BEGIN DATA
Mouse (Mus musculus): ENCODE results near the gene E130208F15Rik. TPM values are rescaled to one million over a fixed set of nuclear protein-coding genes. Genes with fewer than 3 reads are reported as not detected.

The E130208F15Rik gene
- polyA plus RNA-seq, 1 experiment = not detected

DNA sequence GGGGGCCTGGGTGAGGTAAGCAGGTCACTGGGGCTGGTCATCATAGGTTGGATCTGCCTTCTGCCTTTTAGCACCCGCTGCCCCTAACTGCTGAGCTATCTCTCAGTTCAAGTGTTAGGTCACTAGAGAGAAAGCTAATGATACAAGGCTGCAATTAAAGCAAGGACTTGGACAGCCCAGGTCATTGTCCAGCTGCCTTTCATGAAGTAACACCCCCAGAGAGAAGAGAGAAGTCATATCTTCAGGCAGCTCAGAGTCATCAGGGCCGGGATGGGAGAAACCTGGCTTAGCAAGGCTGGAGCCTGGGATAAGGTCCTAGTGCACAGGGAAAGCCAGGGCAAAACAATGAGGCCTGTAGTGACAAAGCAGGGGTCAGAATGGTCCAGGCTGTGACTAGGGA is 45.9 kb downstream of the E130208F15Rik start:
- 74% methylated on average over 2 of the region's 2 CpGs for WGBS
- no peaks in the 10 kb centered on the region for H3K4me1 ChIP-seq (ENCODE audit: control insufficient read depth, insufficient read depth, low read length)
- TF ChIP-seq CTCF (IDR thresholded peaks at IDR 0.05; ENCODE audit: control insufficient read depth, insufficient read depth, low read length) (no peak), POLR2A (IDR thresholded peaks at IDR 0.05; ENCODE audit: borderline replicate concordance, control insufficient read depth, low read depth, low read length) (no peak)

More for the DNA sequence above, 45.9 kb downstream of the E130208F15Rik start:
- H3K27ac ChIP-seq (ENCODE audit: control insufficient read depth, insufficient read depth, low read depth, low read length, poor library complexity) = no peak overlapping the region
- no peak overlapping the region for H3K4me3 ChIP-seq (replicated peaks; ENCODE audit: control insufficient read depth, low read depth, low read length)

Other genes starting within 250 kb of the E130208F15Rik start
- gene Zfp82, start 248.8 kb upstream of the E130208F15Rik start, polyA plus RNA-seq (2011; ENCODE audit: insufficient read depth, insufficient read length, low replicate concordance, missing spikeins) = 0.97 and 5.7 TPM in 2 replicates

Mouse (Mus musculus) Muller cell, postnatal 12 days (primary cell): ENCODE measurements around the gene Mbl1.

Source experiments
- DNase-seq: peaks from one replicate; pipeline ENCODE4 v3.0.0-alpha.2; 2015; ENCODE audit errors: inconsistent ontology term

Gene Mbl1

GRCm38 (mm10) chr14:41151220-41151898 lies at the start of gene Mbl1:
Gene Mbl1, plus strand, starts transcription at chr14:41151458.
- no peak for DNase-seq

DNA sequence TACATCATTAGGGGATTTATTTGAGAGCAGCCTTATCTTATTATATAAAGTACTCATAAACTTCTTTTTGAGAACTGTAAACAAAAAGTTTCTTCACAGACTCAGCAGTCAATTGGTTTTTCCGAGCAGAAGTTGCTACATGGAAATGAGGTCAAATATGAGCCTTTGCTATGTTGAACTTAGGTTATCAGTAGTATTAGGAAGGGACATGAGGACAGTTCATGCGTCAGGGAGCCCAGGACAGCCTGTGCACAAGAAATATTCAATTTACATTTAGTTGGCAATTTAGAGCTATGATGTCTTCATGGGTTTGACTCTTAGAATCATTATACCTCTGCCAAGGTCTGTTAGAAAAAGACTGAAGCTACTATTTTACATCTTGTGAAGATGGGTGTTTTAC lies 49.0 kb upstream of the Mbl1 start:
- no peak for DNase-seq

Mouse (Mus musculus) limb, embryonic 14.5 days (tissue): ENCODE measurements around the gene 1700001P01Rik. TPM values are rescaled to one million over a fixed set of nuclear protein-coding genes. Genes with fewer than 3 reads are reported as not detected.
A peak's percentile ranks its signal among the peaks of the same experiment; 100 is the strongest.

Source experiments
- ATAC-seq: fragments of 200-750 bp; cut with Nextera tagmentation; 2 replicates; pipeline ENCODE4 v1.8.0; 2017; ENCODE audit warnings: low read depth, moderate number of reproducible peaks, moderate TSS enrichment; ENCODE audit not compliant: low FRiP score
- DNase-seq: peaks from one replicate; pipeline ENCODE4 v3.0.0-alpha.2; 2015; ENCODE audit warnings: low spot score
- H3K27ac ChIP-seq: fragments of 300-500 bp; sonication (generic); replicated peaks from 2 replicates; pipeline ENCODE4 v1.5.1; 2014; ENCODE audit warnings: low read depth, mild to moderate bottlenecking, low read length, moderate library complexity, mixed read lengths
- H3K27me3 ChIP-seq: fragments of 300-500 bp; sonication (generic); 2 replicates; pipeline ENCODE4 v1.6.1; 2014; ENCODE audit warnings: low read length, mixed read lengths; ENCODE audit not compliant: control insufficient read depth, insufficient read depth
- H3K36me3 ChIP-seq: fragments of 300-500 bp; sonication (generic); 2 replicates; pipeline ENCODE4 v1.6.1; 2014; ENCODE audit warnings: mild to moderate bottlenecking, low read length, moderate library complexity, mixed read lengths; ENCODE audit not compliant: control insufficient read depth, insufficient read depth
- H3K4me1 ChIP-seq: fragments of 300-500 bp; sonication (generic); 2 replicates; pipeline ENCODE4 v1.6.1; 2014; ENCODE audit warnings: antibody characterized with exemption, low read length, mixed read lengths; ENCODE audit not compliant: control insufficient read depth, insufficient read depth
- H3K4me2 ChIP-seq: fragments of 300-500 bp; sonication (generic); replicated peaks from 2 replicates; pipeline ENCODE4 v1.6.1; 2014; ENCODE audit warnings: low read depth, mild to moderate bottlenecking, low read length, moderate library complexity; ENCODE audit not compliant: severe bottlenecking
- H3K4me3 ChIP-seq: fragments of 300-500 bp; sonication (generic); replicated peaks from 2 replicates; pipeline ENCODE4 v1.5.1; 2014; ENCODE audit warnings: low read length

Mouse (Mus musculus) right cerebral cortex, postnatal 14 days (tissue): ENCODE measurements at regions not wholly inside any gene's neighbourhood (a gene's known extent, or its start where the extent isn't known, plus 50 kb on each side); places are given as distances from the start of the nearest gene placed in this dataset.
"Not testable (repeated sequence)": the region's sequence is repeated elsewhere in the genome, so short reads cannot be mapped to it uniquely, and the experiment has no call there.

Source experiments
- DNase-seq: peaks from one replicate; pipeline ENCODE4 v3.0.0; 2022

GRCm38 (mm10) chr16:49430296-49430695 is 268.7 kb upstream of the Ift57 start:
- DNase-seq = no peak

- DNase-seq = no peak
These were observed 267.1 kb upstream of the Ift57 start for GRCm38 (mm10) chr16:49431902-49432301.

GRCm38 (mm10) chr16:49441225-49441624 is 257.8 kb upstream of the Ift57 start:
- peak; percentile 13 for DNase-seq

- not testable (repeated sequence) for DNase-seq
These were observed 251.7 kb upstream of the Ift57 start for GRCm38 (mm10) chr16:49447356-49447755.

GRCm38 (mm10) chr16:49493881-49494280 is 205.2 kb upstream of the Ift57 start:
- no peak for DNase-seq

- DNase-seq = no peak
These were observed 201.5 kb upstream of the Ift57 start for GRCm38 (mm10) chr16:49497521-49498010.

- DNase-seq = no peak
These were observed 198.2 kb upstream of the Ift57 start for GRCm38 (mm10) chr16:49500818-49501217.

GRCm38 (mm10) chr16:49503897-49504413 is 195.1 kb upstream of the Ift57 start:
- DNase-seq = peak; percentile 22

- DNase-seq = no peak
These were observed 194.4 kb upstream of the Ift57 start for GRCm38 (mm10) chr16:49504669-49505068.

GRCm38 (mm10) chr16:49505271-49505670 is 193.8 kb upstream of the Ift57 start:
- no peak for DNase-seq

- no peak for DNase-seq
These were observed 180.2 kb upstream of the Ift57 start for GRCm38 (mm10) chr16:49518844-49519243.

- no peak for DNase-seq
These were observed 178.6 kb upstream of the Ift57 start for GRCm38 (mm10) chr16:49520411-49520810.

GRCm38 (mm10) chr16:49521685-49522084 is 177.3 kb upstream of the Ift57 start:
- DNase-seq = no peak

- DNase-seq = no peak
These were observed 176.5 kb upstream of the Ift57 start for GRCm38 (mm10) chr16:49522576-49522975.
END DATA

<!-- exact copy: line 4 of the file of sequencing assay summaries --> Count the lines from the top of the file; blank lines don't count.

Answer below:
DNA sequence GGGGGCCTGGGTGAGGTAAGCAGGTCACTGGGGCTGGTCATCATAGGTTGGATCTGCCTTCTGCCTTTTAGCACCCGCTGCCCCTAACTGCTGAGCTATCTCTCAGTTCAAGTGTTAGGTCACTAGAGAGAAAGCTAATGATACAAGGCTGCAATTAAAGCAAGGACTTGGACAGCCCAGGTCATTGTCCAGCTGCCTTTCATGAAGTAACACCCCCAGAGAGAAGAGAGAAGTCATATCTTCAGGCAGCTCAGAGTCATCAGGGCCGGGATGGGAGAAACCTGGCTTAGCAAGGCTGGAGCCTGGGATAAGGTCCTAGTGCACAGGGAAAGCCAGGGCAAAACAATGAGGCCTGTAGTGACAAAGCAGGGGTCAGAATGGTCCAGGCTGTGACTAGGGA is 45.9 kb downstream of the E130208F15Rik start: